Art Machines at Junior Center
On Monday, we led a professional development workshop for the education staff at the Junior Center for Art and Science, a community museum on the edge of Lake Merritt. It was a great chance to try out an activity with the team and have a reflective conversation about tinkering.
Since the museum focuses on art and science, we thought that constructing mark making machines would be a good way to combine both topics and introduce the group to ideas around learning through tinkering.
For the session, we brought a few extra supplies to amp up the artistic aspects of the workshop. I went on a shopping spree at Daiso (and happened to run into Tim Hunkin doing the exact same thing)! Watercolor paints, inks, q-tips, brushes, and cosmetic sponges helped the participants create compelling patterns on the paper.
Right away several people in the group honed in on the aesthetic elements of their designs. Shara made a really interesting machine that looked (and moved) like an elephant dragging the markers along the table.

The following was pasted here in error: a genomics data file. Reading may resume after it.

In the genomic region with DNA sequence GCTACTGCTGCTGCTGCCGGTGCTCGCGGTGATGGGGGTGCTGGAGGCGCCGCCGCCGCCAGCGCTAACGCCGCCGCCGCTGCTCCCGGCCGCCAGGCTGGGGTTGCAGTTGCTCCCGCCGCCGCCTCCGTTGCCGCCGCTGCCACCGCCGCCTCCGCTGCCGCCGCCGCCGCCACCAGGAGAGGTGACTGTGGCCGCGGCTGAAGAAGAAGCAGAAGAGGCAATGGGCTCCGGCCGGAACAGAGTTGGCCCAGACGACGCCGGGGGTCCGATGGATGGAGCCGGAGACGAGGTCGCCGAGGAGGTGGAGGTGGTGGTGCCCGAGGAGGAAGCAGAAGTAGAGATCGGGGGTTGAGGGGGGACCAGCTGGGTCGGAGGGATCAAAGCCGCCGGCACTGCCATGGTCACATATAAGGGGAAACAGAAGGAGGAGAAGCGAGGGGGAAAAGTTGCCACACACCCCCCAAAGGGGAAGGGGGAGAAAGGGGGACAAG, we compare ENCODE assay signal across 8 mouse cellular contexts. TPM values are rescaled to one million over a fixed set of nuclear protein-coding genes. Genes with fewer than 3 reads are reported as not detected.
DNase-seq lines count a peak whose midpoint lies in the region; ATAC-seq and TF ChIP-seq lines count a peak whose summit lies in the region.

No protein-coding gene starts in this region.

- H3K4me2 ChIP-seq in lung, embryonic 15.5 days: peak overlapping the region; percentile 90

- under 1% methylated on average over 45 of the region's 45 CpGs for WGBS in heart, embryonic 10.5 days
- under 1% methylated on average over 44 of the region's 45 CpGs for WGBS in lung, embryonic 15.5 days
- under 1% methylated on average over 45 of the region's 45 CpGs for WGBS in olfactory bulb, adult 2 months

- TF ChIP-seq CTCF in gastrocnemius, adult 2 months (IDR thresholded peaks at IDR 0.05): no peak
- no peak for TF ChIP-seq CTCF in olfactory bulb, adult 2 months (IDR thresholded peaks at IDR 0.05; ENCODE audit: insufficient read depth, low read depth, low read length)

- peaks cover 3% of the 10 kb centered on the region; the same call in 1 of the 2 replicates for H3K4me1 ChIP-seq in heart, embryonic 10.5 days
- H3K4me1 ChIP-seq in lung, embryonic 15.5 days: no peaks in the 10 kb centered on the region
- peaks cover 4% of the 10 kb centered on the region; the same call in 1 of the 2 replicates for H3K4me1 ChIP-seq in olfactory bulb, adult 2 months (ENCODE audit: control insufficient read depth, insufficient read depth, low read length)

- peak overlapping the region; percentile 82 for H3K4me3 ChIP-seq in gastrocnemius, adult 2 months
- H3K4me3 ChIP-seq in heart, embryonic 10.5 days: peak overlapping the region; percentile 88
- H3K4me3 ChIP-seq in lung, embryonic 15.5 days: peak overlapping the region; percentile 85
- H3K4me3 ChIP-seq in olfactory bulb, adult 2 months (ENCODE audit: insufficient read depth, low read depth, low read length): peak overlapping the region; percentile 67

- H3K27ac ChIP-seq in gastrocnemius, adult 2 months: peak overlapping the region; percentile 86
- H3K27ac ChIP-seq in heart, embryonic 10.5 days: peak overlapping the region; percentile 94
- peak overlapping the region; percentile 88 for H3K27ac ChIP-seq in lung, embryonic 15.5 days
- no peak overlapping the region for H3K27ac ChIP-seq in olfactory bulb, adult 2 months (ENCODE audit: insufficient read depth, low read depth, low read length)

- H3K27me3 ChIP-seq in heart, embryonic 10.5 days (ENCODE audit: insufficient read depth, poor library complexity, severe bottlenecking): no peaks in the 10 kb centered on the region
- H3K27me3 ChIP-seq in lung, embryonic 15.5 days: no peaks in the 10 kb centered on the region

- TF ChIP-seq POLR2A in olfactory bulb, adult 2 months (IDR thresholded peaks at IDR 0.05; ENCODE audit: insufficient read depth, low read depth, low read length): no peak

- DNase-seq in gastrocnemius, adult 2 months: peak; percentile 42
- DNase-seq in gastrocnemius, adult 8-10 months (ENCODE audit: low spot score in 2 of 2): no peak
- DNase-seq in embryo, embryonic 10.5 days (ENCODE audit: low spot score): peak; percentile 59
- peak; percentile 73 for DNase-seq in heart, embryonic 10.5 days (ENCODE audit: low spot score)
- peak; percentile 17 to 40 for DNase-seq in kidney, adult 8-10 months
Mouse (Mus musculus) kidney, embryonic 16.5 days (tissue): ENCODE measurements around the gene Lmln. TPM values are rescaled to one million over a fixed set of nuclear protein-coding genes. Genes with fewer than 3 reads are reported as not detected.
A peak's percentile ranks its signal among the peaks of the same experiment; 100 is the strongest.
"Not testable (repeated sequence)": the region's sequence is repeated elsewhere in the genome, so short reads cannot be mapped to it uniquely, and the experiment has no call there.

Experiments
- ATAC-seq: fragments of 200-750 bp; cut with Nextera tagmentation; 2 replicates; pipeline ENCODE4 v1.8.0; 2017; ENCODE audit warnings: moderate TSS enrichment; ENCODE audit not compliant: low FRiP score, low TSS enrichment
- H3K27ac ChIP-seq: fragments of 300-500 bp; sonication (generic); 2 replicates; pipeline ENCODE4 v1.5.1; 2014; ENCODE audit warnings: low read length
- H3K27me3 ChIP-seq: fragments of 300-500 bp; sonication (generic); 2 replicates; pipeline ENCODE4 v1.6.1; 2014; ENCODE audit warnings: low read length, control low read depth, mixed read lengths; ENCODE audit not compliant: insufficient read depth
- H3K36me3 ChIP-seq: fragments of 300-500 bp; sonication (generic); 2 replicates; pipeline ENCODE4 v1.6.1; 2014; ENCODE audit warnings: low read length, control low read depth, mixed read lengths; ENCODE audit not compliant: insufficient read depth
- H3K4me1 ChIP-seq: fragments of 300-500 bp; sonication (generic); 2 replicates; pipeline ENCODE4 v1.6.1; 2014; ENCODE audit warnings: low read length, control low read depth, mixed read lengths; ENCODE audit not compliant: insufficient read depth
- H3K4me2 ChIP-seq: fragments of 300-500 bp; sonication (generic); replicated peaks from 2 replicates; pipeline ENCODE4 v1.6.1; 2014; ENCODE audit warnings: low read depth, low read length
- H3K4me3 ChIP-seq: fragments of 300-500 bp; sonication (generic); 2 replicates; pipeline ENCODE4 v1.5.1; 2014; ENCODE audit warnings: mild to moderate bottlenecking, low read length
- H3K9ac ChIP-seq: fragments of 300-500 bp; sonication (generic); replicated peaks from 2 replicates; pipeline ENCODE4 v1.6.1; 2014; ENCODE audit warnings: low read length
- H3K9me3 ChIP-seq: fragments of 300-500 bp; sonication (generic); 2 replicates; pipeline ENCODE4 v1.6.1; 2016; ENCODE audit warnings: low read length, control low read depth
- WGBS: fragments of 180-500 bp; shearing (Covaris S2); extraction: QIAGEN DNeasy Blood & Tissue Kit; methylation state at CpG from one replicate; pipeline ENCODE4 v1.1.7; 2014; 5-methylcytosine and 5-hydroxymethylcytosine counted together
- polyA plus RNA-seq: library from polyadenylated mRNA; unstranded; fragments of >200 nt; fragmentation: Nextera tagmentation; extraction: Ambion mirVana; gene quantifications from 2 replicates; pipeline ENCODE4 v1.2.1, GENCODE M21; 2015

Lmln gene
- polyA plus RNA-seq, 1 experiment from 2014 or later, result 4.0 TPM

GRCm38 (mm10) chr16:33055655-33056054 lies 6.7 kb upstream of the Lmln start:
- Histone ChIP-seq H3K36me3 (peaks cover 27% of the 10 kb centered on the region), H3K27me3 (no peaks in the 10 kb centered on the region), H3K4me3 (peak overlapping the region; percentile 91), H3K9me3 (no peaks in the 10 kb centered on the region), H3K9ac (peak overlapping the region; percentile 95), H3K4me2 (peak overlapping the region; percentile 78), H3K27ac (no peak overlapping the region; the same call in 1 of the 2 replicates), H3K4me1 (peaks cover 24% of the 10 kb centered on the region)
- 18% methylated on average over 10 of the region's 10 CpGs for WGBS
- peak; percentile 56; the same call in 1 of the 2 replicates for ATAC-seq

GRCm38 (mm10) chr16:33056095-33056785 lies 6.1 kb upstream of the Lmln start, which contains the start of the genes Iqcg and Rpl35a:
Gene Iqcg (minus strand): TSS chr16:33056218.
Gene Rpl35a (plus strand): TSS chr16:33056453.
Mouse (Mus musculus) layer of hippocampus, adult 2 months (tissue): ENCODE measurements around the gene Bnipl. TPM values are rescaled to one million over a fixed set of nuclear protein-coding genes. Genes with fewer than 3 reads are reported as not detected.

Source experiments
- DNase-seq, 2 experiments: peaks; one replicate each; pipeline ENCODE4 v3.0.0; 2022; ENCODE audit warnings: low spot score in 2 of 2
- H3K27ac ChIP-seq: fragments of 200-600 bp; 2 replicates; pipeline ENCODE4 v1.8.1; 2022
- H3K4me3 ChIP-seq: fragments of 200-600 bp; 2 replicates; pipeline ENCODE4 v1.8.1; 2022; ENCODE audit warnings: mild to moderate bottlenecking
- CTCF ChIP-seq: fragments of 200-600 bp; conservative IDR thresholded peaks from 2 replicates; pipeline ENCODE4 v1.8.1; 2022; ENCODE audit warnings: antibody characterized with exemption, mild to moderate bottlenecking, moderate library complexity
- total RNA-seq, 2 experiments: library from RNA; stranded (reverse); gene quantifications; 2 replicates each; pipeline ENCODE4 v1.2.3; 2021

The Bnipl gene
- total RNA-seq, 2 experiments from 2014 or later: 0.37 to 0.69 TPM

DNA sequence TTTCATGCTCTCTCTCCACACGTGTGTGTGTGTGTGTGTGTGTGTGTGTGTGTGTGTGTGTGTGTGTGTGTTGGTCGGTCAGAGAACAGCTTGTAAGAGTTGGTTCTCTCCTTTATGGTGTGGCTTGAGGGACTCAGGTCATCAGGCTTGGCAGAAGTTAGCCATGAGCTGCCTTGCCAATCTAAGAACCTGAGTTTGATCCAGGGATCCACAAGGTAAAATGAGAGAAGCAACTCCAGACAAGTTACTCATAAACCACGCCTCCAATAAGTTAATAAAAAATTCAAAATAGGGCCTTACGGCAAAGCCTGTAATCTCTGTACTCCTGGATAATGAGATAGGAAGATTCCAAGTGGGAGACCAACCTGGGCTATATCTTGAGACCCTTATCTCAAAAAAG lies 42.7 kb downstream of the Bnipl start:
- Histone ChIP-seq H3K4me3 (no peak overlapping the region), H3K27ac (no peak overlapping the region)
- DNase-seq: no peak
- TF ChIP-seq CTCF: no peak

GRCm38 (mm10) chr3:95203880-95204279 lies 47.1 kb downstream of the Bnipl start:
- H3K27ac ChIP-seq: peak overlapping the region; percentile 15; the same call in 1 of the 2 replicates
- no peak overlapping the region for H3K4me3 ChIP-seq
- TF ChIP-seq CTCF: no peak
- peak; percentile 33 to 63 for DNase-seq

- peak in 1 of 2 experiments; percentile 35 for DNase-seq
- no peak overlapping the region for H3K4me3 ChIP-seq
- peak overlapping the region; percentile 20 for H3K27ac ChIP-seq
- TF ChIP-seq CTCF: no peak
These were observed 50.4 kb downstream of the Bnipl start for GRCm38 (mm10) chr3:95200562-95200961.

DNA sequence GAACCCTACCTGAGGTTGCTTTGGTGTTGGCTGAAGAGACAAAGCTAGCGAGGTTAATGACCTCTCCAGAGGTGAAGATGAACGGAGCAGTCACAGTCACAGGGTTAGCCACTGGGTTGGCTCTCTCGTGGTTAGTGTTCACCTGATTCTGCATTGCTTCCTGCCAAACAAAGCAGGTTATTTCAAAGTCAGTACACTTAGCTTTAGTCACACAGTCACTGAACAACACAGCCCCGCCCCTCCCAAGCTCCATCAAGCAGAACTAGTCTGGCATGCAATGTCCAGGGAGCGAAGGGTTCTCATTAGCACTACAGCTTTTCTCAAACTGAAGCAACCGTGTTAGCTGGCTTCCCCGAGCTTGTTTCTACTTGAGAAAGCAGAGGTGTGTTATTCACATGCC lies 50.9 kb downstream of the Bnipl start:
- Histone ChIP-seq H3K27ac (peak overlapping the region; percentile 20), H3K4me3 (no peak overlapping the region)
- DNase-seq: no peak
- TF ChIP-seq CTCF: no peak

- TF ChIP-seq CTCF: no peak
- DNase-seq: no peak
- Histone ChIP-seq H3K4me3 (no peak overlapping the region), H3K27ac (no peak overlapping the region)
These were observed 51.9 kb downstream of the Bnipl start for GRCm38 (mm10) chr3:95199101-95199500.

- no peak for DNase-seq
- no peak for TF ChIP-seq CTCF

At one point in the workshop, some of the participants started wondering about 'how' and 'why' a motor works. We struggled a bit explain the relationship electricity and magnetism (we needed our on-call physicist Paul D) but then decided to do a quick dissection on one of the motors. We uncovered the spools of wire and magnets which helped us think a little more deeply about the phenomenon. Next time I think we'll try to collect supplies to build homopolar motors in case we get another chance to extend the exploration.
We've been collecting all sorts of interesting recycled containers to use as bodies, and one of the favorites was this cool hipster water bottle named Fred. It was fun to see how this specific material gave Cybele the chance to create a character and collaborate with her robot to make an artistic masterpiece.
After the workshop we led a reflective discussion using the compass points thinking routine from project zero at HGSE. It was great to hear about what was exciting about tinkering for the group as well as think about the worries and challenges that they brought up.
I think that there's a lot of potential for infusing making and tinkering into a community based center. Tinkering can address art/science content, processes, and also attitudes and dispositions. We're excited to see how these ideas about teaching and learning through tinkering continue to evolve at the Junior Center.